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Uncertainty Analysis of Reinforced Concrete Masonry Walls under Out-of-plane Loading
- Author / Creator
- Metwally, Ziead
Masonry, as a conventional construction material, is widely used due to its durability, strength,
hygrothermal performance, and aesthetics. However, the behaviour of masonry structures is not
fully comprehended, especially in the face of uncertainty. This lack of understating on the
behaviour of masonry structures is usually compensated by imposing overly conservative design
provisions. Inherent uncertainties in the material and geometric properties of masonry structures
result in large scatter in the experimentally or analytically predicted behaviour. Thus,
understanding the influence of these uncertainties on the structural behaviour of masonry
structures is of paramount importance to lay down the basis for reliable structural design.
This thesis focuses on the uncertainty analysis of the out-of-plane behaviour of reinforced concrete
masonry walls using mechanics-based finite element (FE) models and experimental testing data.
Specifically, this thesis includes three main phases. In the first phase, the probabilistic behaviour
of reinforced concrete masonry walls is investigated, employing mechanics-based macro FE
models in conjunction with Monte Carlo simulations (MCS). The effect of the inherited
uncertainties in the material and geometric properties on different response quantities (e.g., load
capacity and deformation capacity) is also investigated through a variance-based global sensitivity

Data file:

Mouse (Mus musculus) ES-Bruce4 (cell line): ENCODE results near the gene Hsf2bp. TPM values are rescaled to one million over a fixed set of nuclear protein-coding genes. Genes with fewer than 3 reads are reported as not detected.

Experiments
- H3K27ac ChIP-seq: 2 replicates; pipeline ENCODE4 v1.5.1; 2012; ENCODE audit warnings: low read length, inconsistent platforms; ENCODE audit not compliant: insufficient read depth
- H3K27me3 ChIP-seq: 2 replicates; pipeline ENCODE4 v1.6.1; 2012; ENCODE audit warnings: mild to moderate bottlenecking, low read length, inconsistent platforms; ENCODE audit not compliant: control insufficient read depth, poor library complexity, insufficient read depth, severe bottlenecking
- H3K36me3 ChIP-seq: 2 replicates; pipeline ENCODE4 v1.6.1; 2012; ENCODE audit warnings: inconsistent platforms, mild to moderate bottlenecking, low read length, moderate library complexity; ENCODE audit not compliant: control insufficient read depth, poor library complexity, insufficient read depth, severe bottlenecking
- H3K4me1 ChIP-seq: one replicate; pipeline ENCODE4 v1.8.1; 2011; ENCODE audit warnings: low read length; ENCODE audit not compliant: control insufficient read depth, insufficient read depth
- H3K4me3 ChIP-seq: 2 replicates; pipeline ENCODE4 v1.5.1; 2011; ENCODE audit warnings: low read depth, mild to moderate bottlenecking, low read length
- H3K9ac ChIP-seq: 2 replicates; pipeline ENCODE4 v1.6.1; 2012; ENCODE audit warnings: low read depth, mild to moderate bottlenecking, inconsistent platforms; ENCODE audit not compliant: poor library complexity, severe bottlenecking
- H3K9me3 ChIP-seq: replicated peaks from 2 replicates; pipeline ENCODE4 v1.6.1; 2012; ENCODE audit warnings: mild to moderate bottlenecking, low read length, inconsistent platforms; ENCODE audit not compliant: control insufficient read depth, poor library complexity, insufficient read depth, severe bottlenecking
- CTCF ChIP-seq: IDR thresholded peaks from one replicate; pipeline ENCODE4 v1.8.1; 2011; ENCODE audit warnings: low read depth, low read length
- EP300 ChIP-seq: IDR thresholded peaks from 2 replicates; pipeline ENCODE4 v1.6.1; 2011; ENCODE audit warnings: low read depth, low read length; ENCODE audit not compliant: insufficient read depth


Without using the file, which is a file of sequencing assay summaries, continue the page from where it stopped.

analysis. Additionally, the model uncertainty in FE-predicted load capacity is quantified to
characterize the model error, which is found to be influential compared to geometric and material
uncertainties, though FE models are commonly used for numerical studies.
The second phase focuses on assessing the reliability of reinforced concrete masonry walls loaded
out-of-plane with the limit state functions formulated employing the developed macro FE models.
In this phase, the importance of model uncertainty on the reliability assessment is revealed. The
reliability assessment conducted considering different global and local failure criteria provides
insights into their effect on the safety levels of walls. The reliability assessment is found to be
sensitive to the adopted failure criteria. In addition, different factors are found to influence the
reliability assessment of the walls designed according to the masonry design code; specifically,
walls with different slenderness ratios and load eccentricities show inconsistent reliability levels.
The model errors associated with the out-of-plane load capacity provided in masonry design codes
in North America (i.e., CSA S304-14 and TMS 402-16) are investigated in the third phase. FEbased and experimental data are used to quantify the model error associated with design codebased models. In addition, the sensitivity of the model error to the variations associated with
different design parameters is investigated. It is found that CSA S304-14 is overly conservative
for highly slender walls with low load eccentricities, while TMS 402-16 gives more reasonable
capacity predictions for such walls. However, TMS 402-16 is found to overestimate the capacities
of highly slender walls with relatively high reinforcement ratios and load eccentricities. The codebased models are employed in reliability assessment to investigate the influence of the accuracy
of the behavioural model on the reliability of the masonry walls. It is found that using the codebased models in the reliability assessment without considering their model error results in
significantly biased reliability results. This highlights the need and potential room for design code
- Graduation date
- Spring 2022
- Type of Item
- Master of Science
- This thesis is made available by the University of Alberta Libraries with permission of the copyright owner solely for non-commercial purposes. This thesis, or any portion thereof, may not otherwise be copied or reproduced without the written consent of the copyright owner, except to the extent permitted by Canadian copyright law.